The Benefits Of Your iPhone Drowning In The Toilet

Ever heard of the word nomophobia? It basically means “smart phone separation anxiety.” We live in such a connected age that we’ve grown accustomed to instant communication and access to information. When our cell phone battery dies or we lose our phone, we suddenly feel disconnected. Adrift. Alone! The Huffington Post even reported on this phenomenon.

My experience with nomophobia began a few weeks ago. I just finished exercising and went to hang my towel over the shower door. As I reached, my iPhone slipped out of my shorts’ pocket. It made a beautiful swan dive directly into the toilet bowl. Argh! I reached in, pulled it out and stupidly tried to brush the excess water off of it. This caused me to fumble and drop the phone in the toilet again. After several colorful expletives, I fished the phone out.

It’s emotionally jarring to witness a cell phone death. First, the screen starts to go haywire. Changing colors, blinking erratically. Until it goes blank completely. You try to switch the phone off. You run to your laptop and research resuscitation options. They’re not encouraging. The conventional advice is to place the soaked phone in a bag of rice and let it dry for 48 hours. So I did that. But it didn’t work.

I don’t have a land line at home. Because of my job as Chief of Police, I need to be available 24/7. Up until “the incident” I always had my cell phone with me. I had grown accustomed to its convenience. Whether waiting to fill a prescription or for a waiter to bring lunch, my iPhone was always there to entertain me. I could check emails, send texts or surf the internet. If I forgot how to spell a word, I could quickly look it up. If I needed to take a photograph or video something, I could do so. Suddenly, with my iPhone’s toilet bowl suicide, I was cut off from everything.

According to The Huffington Post article, the University of Iowa actually did a study on nomophobia. The article included the following quote: “iPhones are capable of becoming an extension of our selves such that when separated, we experience a lessening of ‘self’ and a negative physiological state,” Russell Clayton, a doctoral candidate and the study’s lead author, said in a statement.

Apparently the University of Missouri did a study before Iowa State University. They concluded that iPhone separation is linked to psychological anxiety and poor cognitive performance. Which doesn’t surprise me, because we grow so dependent on our smart phones.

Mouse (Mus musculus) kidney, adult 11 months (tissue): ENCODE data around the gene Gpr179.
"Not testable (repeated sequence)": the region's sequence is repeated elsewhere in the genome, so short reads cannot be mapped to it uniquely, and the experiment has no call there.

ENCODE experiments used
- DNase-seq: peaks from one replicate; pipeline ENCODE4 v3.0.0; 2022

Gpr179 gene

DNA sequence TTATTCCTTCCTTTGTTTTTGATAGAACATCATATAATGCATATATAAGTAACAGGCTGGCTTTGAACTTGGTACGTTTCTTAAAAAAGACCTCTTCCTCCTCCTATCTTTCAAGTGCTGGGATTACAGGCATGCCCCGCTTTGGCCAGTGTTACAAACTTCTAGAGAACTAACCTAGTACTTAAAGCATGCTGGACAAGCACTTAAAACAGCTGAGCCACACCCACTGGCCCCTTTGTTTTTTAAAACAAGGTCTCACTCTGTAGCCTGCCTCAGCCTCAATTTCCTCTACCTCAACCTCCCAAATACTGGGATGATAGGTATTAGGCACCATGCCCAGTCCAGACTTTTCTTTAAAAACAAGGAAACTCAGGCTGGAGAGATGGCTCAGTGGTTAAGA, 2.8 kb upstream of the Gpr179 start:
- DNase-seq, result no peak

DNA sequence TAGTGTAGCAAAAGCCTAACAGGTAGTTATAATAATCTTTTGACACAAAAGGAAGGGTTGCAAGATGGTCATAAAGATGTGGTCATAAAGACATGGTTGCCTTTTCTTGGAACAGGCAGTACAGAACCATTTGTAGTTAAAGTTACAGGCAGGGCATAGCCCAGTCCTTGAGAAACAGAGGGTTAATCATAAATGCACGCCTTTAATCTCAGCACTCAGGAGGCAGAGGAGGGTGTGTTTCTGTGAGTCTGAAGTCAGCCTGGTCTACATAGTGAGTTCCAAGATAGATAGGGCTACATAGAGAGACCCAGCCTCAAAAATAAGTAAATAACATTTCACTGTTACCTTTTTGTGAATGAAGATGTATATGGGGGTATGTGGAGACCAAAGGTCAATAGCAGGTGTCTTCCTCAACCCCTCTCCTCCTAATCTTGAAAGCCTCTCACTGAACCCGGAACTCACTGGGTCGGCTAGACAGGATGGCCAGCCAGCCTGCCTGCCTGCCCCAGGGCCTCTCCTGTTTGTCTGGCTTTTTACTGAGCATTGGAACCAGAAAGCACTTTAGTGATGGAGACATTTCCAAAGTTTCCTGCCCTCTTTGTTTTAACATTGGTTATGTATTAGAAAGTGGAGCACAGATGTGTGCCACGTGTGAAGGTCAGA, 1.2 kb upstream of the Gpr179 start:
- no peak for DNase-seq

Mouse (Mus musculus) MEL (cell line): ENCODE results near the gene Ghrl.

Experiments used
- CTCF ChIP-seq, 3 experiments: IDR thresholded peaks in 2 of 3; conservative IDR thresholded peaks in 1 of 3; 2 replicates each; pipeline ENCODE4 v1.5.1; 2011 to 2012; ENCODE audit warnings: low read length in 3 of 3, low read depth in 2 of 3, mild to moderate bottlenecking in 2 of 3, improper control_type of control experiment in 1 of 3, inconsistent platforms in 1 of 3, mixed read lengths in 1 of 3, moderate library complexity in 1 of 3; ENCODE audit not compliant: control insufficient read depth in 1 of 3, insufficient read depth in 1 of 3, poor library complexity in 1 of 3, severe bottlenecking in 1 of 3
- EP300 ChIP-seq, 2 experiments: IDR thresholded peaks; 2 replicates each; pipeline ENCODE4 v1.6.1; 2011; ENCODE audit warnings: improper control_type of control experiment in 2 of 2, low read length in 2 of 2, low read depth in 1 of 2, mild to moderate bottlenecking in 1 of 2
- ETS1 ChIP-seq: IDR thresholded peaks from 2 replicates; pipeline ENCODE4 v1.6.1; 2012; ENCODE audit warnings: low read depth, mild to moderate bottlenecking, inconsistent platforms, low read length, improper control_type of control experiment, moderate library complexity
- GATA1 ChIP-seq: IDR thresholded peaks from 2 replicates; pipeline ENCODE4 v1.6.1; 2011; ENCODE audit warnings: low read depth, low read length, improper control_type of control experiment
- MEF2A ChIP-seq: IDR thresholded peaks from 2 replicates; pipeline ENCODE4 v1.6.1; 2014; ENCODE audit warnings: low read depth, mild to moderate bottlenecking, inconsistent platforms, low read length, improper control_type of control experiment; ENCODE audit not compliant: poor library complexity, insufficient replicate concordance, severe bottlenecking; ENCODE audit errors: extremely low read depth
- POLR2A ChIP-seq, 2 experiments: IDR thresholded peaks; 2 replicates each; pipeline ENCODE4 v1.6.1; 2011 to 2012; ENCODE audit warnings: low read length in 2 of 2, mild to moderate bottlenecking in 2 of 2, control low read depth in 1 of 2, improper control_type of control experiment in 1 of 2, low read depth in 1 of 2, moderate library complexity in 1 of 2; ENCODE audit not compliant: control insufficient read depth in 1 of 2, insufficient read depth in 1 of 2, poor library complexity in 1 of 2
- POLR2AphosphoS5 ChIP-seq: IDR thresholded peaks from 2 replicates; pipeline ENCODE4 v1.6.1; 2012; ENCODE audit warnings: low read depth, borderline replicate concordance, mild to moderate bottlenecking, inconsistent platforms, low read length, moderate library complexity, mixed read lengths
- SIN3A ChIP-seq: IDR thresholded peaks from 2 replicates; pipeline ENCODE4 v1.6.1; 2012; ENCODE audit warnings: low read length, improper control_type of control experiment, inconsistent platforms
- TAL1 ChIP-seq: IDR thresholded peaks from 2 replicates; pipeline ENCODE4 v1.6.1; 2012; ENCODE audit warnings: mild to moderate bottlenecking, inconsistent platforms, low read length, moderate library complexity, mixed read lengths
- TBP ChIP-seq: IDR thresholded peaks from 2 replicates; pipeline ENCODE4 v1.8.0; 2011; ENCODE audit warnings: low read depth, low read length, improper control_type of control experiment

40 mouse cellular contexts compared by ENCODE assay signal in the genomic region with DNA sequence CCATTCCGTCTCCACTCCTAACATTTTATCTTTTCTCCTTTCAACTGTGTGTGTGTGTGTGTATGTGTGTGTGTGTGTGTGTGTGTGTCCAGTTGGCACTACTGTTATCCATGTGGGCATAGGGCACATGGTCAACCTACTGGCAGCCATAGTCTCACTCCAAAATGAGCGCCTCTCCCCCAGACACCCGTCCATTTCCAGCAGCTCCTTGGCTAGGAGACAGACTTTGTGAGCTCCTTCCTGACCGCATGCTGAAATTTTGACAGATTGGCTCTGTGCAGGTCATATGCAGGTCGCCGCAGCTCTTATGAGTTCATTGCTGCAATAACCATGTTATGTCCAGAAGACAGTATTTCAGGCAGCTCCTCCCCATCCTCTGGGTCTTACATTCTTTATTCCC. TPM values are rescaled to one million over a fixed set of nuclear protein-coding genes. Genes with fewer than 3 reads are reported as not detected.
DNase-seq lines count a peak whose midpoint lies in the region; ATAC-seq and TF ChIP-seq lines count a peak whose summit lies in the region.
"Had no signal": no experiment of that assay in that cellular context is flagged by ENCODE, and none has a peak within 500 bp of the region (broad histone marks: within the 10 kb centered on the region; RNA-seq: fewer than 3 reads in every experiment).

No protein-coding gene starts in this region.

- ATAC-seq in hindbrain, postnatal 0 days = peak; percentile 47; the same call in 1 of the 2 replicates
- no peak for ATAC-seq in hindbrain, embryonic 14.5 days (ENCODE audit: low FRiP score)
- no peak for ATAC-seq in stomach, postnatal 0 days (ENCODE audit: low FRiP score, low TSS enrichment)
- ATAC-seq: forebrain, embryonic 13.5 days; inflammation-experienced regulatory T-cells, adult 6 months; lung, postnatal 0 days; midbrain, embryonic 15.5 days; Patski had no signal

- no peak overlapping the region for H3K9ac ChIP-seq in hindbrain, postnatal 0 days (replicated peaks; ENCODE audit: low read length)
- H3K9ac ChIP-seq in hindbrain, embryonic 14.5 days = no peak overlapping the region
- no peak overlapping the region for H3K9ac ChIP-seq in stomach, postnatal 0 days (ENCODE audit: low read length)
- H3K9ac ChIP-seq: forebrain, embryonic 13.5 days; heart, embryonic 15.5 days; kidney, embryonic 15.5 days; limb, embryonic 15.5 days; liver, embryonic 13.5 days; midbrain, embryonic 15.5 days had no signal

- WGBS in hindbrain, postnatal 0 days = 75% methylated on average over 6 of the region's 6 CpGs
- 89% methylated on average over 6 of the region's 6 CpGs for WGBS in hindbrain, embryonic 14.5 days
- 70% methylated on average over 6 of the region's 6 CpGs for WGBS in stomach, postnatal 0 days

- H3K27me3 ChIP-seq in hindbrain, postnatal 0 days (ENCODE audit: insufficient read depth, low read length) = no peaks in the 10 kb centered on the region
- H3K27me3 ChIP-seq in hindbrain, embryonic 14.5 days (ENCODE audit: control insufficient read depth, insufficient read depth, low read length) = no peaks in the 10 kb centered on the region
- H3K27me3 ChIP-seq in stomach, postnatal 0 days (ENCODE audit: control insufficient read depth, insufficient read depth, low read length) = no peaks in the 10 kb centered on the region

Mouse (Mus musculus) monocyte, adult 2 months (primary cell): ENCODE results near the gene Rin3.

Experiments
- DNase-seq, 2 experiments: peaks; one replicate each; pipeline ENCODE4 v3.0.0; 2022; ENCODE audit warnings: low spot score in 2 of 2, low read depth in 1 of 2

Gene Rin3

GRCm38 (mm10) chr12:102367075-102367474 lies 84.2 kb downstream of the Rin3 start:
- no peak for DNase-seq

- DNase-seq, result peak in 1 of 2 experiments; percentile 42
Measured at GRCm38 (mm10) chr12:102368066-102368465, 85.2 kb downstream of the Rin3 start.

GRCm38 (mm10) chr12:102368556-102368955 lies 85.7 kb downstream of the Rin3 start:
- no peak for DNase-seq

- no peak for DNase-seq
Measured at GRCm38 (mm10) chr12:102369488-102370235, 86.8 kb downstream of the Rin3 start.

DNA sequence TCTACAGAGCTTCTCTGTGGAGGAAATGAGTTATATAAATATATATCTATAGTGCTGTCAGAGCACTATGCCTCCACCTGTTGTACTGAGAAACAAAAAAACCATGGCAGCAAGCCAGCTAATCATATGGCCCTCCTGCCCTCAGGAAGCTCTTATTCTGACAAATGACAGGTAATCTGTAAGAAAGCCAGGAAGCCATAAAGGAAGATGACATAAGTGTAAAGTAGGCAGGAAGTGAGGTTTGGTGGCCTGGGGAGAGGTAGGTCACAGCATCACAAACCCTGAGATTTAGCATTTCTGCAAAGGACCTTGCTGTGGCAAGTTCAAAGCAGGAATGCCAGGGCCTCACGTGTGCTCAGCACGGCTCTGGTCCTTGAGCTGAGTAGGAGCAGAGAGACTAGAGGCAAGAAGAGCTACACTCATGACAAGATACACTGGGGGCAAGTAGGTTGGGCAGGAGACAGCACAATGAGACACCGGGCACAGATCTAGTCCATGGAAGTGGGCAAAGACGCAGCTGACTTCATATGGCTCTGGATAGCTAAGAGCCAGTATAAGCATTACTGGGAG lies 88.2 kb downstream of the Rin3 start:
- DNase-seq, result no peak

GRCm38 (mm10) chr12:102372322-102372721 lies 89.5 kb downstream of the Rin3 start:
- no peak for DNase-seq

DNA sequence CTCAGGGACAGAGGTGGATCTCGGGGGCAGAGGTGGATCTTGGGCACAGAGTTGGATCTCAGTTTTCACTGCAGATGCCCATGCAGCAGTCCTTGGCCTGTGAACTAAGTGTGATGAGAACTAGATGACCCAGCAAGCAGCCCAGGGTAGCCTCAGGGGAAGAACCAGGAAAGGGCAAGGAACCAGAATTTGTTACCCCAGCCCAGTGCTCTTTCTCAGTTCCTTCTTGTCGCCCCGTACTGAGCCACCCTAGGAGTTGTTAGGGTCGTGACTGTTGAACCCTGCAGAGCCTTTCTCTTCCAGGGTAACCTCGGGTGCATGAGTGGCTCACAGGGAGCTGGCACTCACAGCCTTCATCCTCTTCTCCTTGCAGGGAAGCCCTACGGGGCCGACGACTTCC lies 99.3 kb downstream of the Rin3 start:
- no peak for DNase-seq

After my phone died, I drove to work and left word about the incident. Talk about embarrassing. I directed our police dispatch center to call my wife’s cell phone in the evenings if they needed to reach me. I reverted to text messages and email on my iPad. I asked my secretary to order me a new iPhone (turns out I was due for an upgrade!)

Here’s the fascinating part. After the initial stages of nomophobia, I felt a strange twinge of freedom. Suddenly I was no longer at everyone’s beck and call. When painting, reading or watching a program I was not rudely interrupted by that infernal buzzing in my pocket. I also found myself losing the compulsion to constantly check my messages or Facebook feed.

Some of my friends in other occupations are not as closely tied to the office. They can go for a bike ride or watch a movie and leave the smart phone behind. Sort of take a small digital vacation. Maybe fewer and fewer people leave their smart phones behind, because they’re so convenient. But it is nice to disengage, however briefly.

The benefits of your iPhone drowning in the toilet are that you get to have a bit of freedom. And you’re reminded that the world still turns without a smartphone. In fact, you just might find yourself engaging in more meaningful conversations. You just might be able to slow down for awhile and take in more of what’s going on around you.

Before long my new iPhone 6 arrived and I filled it with all the contacts, photos, apps and digital stuff I had backed up. I seamlessly returned to my life of texting, calling and surfing the internet. But now I know, it’s possible to turn the noise off. Maybe that’s the antidote to nomophobia. To slow down, disengage and reconnect with a simpler rhythm.

Try it sometime. It just might calm your spirit, impart more mindfulness and improve your sense of wellbeing.

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